Anissa Helou, like any Lebanese, has a special attachment to chickpeas. They are an indigenous vegetable all over the Mediterranean. We know this because early Greek poetry refers to them, and they are the essential ingredient in the most fundamental food of the Levant, the tahini-flavored puree known throughout the world as hummus.
Chickpeas start out looking a bit like garden-variety peas. As Helou writes in Lebanese Cuisine (1998): “There is a short moment in early summer when chick peas are available fresh. Green bunches laden with the peas still in the pod are sold by street hawkers, usually to children who spend hours squeezing each pod open to extract and eat the green chick peas. A very healthy snack.”
Chickpea flour is a traditional staple in Nice and elsewhere, all the way to India, where it is called gram. But the world recipe is hummus. It is everywhere now, in degraded industrial, flavored hummus products that give no inkling of the “smooth ivory” texture Helou talks about. And, almost as important as the basic preposition of the puree, is the ingenious traditional method of serving (see steps 5 and 6 below) in which hummus spread out on a shallow plate is mounded slightly at the edges and the center, creating a natural receptacle for olive oil and a platform for displaying a few whole chickpeas.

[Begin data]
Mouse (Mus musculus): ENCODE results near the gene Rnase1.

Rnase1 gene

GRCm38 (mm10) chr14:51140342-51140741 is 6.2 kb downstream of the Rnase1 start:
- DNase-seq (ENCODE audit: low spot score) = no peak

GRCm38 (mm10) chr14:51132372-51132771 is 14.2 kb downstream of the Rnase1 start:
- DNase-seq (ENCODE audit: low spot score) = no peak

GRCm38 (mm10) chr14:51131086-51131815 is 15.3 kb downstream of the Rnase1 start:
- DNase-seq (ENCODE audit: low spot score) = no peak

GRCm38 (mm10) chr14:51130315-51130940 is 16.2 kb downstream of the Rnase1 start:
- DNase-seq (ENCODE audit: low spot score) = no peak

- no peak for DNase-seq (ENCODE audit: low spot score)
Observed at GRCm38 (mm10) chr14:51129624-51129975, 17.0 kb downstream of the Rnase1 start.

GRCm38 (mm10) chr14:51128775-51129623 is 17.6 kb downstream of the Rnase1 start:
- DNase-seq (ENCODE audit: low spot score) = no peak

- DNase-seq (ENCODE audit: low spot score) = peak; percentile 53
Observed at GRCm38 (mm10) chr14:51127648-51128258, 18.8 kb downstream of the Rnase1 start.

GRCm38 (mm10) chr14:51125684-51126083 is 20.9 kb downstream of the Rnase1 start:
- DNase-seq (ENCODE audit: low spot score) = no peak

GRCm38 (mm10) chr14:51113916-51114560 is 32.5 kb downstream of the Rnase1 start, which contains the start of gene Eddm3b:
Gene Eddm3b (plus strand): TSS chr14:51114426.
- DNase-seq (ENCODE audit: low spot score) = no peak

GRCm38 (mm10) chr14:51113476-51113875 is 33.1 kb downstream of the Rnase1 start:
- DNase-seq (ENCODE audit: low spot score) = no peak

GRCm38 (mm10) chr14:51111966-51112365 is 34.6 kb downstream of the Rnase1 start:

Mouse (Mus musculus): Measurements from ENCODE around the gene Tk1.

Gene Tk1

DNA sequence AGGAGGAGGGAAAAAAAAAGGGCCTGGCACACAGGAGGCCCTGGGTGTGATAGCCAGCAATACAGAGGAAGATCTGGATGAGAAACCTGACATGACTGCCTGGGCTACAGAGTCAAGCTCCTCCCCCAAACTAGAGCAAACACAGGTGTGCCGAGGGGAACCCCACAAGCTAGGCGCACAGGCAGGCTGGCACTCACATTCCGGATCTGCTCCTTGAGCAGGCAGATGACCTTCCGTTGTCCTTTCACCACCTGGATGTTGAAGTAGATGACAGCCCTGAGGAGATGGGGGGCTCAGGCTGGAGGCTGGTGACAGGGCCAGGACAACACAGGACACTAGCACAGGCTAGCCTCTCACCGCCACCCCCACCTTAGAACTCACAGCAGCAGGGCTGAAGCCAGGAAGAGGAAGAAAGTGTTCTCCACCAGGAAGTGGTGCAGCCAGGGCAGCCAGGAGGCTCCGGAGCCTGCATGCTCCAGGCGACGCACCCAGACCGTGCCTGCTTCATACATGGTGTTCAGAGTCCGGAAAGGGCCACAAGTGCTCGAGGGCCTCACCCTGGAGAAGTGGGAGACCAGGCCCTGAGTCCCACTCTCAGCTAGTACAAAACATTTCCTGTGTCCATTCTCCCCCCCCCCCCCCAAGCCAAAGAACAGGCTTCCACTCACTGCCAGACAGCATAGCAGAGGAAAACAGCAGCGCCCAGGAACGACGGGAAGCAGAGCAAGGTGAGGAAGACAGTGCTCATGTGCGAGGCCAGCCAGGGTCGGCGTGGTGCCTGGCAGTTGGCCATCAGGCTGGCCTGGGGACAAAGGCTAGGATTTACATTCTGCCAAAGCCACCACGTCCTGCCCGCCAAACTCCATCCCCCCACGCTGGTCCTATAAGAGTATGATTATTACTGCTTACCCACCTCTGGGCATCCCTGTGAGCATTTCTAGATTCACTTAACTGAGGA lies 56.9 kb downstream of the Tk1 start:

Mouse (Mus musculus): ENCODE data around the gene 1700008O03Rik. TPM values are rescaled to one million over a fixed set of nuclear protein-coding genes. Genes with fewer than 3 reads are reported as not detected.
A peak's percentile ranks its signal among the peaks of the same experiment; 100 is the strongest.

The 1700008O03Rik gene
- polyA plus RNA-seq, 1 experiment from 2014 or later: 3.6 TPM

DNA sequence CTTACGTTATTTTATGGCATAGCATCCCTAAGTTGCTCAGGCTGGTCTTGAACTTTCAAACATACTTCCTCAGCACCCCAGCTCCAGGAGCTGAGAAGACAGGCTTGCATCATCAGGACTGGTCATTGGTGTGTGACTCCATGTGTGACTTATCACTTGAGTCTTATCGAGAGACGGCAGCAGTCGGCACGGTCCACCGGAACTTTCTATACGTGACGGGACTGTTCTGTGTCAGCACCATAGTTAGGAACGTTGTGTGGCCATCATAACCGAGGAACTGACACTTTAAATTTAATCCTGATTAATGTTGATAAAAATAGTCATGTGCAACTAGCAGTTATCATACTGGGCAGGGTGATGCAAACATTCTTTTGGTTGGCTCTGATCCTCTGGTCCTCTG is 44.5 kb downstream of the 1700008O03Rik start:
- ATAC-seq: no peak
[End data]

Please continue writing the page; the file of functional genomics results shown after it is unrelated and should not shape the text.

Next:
This arrangement was clearly designed for a circle of people all scooping up hummus and moistening it in oil with a little pouch of pita bread held in the right hand. It also looks beautiful, and it inspires thoughts of Arab hospitality going back centuries.
Tahini is the other crucial ingredient, a thick “cream” made from pressed, roasted sesame seeds. Quality varies greatly among brands; Helou favors imported tahini from the eastern Mediterranean. You can easily test this proposition by staging a blind tahini tasting. Then serve rosewater-tinged martinis and make hummus to go with them from the tahini brand you have picked.